John Wight
Brexit and Trump: Why Right is Not the New Left
Diana Johnstone
France: Another Ghastly Presidential Election Campaign; the Deep State Rises to the Surface
Neve Gordon
Trump’s One-State Option
Roger Harris
Emperor Trump Has No Clothes: Time to Organize!
Joan Roelofs
What Else is Wrong with Globalization
Andrew Levine
Why Trump’s Muslim Travel Ban?
Mike Whitney
Blood in the Water: the Trump Revolution Ends in a Whimper
Vijay Prashad
Trump, Turmoil and Resistance
Ron Jacobs
U.S. Imperial War Personified
David Swanson
Can the Climate Survive Adherence to War and Partisanship?
Andre Vltchek
Governor of Jakarta: Get Re-elected or Die!
Patrick Cockburn
The Coming Destruction of Mosul
Norman Pollack
Self-Devouring Reaction: Governmental Impasse
Steve Horn
What Do a Louisiana Pipeline Explosion and Dakota Access Pipeline Have in Common? Phillips 66
Brian Saady
Why Corporations are Too Big to Jail in the Drug War
Graham Peebles
Ethiopia: Peaceful Protest to Armed Uprising
Luke Meyer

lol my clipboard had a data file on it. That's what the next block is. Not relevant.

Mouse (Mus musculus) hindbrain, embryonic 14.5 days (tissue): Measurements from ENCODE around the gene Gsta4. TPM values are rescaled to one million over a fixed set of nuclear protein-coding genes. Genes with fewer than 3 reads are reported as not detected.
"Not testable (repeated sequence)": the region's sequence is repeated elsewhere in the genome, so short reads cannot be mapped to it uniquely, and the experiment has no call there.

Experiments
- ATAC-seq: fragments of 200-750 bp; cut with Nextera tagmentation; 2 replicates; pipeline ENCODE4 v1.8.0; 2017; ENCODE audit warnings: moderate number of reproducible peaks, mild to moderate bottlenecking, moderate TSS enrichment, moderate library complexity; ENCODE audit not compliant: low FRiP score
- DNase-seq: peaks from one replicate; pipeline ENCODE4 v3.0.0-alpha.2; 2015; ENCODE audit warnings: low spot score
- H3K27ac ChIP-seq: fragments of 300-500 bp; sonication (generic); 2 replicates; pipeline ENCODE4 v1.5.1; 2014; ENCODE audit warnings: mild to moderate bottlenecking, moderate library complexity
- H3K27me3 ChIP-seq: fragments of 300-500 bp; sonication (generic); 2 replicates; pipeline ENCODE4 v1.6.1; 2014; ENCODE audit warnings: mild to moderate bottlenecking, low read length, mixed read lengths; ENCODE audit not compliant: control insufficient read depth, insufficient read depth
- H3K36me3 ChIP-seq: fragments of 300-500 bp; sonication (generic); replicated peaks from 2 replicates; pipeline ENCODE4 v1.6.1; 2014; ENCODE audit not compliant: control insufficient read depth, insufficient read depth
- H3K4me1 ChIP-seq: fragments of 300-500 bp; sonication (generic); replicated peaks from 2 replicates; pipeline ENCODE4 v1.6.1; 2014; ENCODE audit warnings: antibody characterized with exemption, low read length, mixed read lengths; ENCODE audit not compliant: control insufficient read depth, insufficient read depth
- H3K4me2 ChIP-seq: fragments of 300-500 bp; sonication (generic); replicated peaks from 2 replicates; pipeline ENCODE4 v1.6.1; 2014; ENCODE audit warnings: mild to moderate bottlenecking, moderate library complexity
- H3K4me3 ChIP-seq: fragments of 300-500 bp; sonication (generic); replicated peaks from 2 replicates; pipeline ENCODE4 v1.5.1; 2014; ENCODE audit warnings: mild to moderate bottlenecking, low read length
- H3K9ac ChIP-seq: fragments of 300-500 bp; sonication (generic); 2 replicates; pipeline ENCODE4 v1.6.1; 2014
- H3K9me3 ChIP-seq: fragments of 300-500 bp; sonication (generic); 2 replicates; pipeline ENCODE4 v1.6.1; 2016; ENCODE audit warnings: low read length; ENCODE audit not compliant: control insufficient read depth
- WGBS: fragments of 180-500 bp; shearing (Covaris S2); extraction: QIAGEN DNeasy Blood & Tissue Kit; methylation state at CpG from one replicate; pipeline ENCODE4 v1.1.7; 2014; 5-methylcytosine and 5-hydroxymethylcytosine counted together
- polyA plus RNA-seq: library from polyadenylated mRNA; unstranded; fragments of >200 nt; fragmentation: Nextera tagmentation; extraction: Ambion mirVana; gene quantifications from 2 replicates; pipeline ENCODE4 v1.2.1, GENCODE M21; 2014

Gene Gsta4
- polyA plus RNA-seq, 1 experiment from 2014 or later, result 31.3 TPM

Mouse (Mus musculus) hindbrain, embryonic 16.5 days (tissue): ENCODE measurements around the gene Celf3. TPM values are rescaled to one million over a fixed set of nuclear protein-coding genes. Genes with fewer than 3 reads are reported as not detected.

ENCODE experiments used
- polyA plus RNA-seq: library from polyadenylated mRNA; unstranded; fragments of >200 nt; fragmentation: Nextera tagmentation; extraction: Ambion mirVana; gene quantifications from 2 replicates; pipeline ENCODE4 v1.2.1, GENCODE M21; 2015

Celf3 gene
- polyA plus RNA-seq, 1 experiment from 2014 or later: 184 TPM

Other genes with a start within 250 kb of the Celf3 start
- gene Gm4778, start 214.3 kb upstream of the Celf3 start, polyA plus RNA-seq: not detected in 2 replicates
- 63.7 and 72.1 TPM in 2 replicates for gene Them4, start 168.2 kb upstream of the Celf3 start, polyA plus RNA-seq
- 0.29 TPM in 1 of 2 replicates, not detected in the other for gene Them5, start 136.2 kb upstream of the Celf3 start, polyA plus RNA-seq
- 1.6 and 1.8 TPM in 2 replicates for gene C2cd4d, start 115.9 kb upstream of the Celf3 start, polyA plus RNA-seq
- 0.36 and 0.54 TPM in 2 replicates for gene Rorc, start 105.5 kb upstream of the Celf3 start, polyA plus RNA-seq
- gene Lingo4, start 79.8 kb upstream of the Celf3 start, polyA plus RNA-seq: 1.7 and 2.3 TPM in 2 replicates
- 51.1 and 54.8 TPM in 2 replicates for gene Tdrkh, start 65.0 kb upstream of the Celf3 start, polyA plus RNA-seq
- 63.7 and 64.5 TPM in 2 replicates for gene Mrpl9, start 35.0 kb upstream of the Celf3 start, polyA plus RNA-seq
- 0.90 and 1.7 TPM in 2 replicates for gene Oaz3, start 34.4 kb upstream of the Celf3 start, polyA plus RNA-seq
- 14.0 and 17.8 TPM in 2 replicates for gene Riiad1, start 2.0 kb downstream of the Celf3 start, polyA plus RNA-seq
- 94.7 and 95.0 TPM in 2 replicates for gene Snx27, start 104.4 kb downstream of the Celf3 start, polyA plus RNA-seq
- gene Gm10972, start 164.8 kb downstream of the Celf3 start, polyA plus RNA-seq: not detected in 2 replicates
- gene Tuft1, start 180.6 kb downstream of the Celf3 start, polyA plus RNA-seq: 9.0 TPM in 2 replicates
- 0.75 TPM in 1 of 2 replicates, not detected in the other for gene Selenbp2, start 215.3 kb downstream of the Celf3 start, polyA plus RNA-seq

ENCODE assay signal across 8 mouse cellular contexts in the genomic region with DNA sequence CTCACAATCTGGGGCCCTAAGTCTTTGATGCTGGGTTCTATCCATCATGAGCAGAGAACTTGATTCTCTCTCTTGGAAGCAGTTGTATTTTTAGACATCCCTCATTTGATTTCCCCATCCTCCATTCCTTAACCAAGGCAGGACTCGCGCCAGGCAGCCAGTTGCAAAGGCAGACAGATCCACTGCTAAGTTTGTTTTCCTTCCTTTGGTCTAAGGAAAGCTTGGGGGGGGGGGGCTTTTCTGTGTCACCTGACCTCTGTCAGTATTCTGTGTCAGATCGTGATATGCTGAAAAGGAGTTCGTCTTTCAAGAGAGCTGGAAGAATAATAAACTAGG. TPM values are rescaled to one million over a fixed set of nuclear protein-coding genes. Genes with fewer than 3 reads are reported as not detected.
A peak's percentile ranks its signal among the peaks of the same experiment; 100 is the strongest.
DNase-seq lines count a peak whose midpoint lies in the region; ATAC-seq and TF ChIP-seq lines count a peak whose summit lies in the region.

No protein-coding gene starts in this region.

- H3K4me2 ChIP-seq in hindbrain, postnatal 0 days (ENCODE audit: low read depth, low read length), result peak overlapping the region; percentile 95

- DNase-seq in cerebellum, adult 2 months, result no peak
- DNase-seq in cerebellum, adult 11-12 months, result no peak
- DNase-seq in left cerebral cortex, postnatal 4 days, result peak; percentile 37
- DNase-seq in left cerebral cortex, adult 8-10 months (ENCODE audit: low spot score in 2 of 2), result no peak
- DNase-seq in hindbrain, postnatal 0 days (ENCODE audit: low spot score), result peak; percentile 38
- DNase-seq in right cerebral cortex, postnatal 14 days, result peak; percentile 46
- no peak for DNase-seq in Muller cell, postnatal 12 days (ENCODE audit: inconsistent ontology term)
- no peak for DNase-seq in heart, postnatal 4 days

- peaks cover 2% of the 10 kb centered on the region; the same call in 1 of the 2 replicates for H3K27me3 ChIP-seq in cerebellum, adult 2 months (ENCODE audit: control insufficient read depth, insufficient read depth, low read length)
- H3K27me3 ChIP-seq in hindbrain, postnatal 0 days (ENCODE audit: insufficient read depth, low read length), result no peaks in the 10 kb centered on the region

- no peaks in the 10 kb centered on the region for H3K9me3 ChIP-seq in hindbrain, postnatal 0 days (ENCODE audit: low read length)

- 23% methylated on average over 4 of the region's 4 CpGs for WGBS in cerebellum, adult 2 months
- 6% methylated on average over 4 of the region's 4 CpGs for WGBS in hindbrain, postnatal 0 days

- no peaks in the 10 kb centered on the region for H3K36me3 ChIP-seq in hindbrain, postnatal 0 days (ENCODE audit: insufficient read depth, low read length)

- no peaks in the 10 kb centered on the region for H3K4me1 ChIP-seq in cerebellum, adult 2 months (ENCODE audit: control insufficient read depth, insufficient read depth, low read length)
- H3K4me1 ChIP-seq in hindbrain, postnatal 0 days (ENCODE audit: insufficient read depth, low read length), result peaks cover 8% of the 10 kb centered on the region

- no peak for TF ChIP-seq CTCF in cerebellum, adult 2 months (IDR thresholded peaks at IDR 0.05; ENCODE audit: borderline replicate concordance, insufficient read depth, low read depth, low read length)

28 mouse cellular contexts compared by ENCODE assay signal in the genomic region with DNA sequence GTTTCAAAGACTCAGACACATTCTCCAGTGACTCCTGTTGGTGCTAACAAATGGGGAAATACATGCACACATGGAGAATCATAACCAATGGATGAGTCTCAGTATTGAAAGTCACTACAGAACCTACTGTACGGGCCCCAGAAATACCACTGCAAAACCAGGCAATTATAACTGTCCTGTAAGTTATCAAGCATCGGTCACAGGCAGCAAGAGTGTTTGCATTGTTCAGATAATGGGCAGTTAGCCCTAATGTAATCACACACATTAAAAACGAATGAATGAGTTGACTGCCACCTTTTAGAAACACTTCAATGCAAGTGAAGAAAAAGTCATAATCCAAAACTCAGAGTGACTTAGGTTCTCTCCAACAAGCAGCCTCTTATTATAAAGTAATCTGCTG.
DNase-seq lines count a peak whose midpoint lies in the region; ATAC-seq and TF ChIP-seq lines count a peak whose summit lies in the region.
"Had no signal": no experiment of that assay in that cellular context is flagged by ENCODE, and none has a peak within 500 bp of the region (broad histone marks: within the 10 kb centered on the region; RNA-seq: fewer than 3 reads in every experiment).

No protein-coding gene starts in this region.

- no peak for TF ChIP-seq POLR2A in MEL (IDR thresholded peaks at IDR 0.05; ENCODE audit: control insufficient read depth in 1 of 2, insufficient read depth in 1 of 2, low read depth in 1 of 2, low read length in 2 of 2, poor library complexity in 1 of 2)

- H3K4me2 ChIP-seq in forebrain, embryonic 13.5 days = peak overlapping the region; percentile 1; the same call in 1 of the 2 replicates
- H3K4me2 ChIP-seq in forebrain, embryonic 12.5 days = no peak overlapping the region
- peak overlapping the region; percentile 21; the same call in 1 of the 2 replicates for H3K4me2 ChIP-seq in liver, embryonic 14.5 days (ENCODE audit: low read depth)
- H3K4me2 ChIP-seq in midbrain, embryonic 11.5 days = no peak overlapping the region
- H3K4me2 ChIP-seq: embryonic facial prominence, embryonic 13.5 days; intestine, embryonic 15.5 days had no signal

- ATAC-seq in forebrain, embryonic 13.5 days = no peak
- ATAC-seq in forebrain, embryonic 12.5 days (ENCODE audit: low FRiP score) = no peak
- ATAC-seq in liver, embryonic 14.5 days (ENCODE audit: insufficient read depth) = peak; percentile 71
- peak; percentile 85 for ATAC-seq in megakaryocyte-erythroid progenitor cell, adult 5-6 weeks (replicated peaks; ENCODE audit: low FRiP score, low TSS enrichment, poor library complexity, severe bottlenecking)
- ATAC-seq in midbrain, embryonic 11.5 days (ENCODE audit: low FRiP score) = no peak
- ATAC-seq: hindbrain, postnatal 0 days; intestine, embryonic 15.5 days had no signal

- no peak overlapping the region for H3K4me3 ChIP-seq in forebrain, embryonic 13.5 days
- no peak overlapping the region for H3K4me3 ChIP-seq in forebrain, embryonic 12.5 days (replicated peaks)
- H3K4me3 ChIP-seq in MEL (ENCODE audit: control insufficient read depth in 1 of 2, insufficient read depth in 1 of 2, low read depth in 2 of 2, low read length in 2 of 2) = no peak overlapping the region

The Case of Tony: Inside a Lifer Hearing
Binoy Kampmark
Adolf, The Donald and History
Robert Koehler
The Great American Awakening
Murray Dobbin
Canadians at Odds With Their Government on Israel
Fariborz Saremi
A Whole New World?
Joyce Nelson
Japan’s Abe, Trump & Illegal Leaks
Christopher Brauchli
Trump 1, Tillerson 0
Yves Engler
Is This Hate Speech?
Dan Bacher
Trump Administration Exempts Three CA Oil Fields From Water Protection Rule at Jerry Brown’s Request
Richard Klin
Solid Gold
Melissa Garriga
Anti-Abortion and Anti-Fascist Movements: More in Common Than Meets the Eye
Thomas Knapp
The Absurd Consequences of a “Right to Privacy”
FacebookTwitterGoogle+RedditEmail